I attended a fascinating event where industry leaders discussed the direction in which communicating with technology is headed. They talked about how your mobile device is rapidly becoming your new best friend, and as such, will begin to know more about you than you ever imagined. As voice recognition technology continues to improve, that device, which we’ll call “Sam” (after all — it’s like a person) may even begin to understand what’s deep inside your soul and respond accordingly to your questions.


Sam will always be there for you when you walk into a room full of strangers. If you aren’t feeling social, you can just pick him up and start to interact instead of conversing with others. That means there’s no more awkwardness of introducing yourself to people at a conference who might ask you a question about your company that you just don’t know how to answer. You ask Sam a question, and if all of the technology and data are aligned, Sam will be able to discern the difference between speech and intent and understand you. Sam will act more like you and, as a result, your relationship and dependence on him will grow.


We’ve seen the power of voice recognition — and some of us may even talk back to those devices in frustration when the GPS says to make a turn on the wrong street or slows down and says repeatedly, “I’m recalibrating.” We talk to Siri, we talk to our cars, and we may even argue with the robotic voices that help diagnose our problems over the phone. Yet with all of these advances, we’re still at the early stages of what voice recognition and behavior learning applications can achieve.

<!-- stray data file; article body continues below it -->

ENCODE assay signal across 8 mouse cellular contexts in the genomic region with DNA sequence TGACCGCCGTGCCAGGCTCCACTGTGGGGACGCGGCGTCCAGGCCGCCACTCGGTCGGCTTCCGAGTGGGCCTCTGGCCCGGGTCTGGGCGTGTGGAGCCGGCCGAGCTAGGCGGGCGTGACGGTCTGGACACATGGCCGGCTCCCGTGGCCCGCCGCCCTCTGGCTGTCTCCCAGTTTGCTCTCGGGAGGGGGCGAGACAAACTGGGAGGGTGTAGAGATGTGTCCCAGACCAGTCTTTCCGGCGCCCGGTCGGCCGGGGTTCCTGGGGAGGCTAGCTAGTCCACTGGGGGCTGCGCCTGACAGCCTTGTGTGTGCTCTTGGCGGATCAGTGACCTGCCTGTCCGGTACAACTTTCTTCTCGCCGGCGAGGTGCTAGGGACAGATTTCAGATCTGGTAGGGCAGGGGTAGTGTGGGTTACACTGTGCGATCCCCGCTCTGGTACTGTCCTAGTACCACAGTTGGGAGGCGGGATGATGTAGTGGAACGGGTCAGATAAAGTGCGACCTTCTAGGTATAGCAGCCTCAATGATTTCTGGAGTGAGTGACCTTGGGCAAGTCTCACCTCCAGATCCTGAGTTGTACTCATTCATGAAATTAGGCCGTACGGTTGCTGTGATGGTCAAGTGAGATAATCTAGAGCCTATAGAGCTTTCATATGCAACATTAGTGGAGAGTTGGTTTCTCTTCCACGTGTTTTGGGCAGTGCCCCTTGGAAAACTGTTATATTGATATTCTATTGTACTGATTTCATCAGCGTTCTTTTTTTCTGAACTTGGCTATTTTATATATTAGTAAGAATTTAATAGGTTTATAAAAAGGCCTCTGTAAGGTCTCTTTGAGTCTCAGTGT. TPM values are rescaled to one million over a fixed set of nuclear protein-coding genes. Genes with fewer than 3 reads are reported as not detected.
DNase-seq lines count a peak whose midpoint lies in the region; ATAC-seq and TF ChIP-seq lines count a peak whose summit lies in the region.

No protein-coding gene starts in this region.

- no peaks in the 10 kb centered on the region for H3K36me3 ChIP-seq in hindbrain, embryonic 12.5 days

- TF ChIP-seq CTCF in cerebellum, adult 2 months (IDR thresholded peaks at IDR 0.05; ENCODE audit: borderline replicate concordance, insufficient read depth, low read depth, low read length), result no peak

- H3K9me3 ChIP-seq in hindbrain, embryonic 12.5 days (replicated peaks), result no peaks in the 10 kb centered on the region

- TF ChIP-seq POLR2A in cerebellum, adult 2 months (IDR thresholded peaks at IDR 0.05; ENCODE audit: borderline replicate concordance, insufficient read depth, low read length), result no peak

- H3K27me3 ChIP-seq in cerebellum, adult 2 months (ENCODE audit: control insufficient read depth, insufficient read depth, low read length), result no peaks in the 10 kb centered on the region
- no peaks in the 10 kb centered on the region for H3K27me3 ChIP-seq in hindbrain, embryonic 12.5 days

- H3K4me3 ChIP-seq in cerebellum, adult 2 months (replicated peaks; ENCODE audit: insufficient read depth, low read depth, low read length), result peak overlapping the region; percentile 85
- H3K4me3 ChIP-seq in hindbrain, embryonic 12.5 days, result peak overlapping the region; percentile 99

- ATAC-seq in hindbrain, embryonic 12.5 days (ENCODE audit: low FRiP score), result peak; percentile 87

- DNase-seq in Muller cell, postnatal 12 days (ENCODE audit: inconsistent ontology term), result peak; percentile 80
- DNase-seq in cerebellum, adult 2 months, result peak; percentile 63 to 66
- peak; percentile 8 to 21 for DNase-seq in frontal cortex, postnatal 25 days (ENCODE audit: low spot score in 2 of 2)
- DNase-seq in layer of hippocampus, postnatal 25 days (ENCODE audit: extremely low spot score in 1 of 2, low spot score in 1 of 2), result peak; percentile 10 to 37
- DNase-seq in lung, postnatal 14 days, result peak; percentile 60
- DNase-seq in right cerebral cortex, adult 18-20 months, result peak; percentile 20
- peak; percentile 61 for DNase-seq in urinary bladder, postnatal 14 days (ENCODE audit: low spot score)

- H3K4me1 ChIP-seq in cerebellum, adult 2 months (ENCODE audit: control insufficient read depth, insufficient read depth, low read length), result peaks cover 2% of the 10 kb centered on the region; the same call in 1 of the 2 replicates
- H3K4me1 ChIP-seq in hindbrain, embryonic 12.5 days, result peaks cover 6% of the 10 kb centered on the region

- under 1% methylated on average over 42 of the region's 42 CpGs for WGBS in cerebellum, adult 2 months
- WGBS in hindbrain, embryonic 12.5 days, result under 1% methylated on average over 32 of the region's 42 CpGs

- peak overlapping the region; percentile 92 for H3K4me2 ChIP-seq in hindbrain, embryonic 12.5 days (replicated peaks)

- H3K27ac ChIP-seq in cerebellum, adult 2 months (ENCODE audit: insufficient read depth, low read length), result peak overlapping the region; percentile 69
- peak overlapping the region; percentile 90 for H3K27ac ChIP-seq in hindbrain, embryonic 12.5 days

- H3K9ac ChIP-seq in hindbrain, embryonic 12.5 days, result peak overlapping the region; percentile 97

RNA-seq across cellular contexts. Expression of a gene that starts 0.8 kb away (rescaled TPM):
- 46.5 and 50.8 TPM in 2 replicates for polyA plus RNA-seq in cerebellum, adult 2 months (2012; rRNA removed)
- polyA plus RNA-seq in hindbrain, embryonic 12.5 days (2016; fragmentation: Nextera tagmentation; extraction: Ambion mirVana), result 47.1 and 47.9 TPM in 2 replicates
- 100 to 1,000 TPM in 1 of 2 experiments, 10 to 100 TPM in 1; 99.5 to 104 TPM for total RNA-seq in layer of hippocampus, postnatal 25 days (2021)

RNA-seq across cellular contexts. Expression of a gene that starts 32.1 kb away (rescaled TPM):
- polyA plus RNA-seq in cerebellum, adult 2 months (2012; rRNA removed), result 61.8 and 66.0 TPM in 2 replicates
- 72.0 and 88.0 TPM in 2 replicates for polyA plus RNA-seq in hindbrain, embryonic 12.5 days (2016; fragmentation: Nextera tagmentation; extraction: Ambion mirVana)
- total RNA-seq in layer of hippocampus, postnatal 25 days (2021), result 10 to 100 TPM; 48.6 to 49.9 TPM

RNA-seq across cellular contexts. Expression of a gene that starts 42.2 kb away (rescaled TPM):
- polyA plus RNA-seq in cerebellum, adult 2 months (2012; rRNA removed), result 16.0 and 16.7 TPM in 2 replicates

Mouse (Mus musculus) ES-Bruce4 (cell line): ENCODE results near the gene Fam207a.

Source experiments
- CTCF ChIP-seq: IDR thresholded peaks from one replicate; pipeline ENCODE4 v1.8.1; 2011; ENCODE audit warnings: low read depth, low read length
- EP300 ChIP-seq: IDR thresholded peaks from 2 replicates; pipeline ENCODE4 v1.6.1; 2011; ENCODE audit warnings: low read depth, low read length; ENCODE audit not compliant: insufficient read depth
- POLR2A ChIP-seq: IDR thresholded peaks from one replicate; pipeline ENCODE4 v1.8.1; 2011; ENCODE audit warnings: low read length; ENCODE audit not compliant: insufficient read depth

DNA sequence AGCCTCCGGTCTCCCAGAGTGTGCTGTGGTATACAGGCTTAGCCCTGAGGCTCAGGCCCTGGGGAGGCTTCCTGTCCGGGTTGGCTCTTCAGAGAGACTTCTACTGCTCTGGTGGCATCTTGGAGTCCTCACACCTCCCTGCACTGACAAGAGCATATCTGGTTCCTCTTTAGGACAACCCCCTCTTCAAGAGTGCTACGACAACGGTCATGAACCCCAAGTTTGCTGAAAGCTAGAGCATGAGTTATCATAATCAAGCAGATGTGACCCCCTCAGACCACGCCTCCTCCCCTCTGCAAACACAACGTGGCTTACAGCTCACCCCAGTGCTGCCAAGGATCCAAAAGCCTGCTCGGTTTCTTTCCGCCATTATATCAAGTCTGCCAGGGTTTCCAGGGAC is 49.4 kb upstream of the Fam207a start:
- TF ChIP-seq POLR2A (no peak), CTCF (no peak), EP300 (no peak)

That brings me to the dog referenced in the title of the article. One speaker at the event brought something to my attention that went beyond voice recognition in terms of how mobile devices can become more in tune with you — eventually. What do you think that was? You guessed it: Smell. Just like a dog can recognize the scent of its owner, your mobile device may someday be able to recognize or understand you better based on how you smell.


Think about the ramifications of this special way to communicate with your smartphone. When do you synch up the application that recognizes your scent? After you run four miles on a hot day? Or after you take a shower? Instead of touching your finger to the keyboard, do you point the device under your arm? Yuck. What happens if you use the same cologne as someone who tries to log on as you? Or if you have way too much garlic before you try to access or interact with your device? These are some of the “deep” questions that would have to be explored if smell were to someday become a new way to interact with technology or access services online.


Seriously, though, if you can move beyond the idea of having your cell phone know you better than your spouse — and if you can get past the ick factor of smell-based contextual recognition — then you can focus on the impact that the proliferation of mobile devices already has on your company. Employees want to BYOD (bring your own device), and IT has to figure out how to support all those devices.


Some voice recognition technologies have already presented challenges to corporate IT. Organizations may require their users to deactivate them if the users want to leverage their device for work. That’s because of some of the devices can allow for access via voice commands and bypass the need to enter a passcode using the device’s keyboard.  Many IT organizations have a long way to go when it comes to executing a complete and comprehensive mobile device management policy that takes into account the BYOD approach. The issues to tackle include identifying devices on the network and accessing email servers. They also include blocking unauthorized devices, setting up and managing enterprise app stores, and dealing with sensitive corporate data that’s mobile. If you’d like to learn more about mobile device management, visit


Maybe understanding individual scent has a way to go, but then again, are you ready to be the IT person in charge of ensuring that the “scent detector” is properly working on employees’ mobile devices? Now that might actually be a great job for a dog.